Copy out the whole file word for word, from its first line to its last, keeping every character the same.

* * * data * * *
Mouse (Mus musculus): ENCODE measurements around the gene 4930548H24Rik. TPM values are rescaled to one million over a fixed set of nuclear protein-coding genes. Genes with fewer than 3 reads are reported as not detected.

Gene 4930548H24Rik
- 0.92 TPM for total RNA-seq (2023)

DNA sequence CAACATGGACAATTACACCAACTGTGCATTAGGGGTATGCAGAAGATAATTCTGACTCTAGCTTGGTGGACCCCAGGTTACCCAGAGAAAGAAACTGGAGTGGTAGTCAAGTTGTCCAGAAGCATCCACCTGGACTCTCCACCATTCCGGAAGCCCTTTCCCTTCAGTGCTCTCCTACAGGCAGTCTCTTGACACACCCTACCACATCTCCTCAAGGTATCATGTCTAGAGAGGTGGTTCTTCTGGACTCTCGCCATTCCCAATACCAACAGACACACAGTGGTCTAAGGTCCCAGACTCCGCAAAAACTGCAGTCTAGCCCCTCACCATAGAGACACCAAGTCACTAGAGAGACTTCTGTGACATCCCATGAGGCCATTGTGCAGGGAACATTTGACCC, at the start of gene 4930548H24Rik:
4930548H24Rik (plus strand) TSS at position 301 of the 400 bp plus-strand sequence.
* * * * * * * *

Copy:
Mouse (Mus musculus): ENCODE measurements around the gene 4930548H24Rik. TPM values are rescaled to one million over a fixed set of nuclear protein-coding genes. Genes with fewer than 3 reads are reported as not detected.

Gene 4930548H24Rik
- 0.92 TPM for total RNA-seq (2023)

DNA sequence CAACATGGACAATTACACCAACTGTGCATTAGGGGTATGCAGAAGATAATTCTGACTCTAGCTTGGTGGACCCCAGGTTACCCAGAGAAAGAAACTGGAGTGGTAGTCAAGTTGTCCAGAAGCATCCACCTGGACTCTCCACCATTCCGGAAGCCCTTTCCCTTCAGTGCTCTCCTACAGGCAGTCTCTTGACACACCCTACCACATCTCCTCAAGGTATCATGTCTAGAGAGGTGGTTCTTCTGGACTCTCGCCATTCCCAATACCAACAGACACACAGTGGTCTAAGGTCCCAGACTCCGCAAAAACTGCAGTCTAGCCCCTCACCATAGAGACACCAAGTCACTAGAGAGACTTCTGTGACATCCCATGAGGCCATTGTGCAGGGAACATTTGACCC, at the start of gene 4930548H24Rik:
4930548H24Rik (plus strand) TSS at position 301 of the 400 bp plus-strand sequence.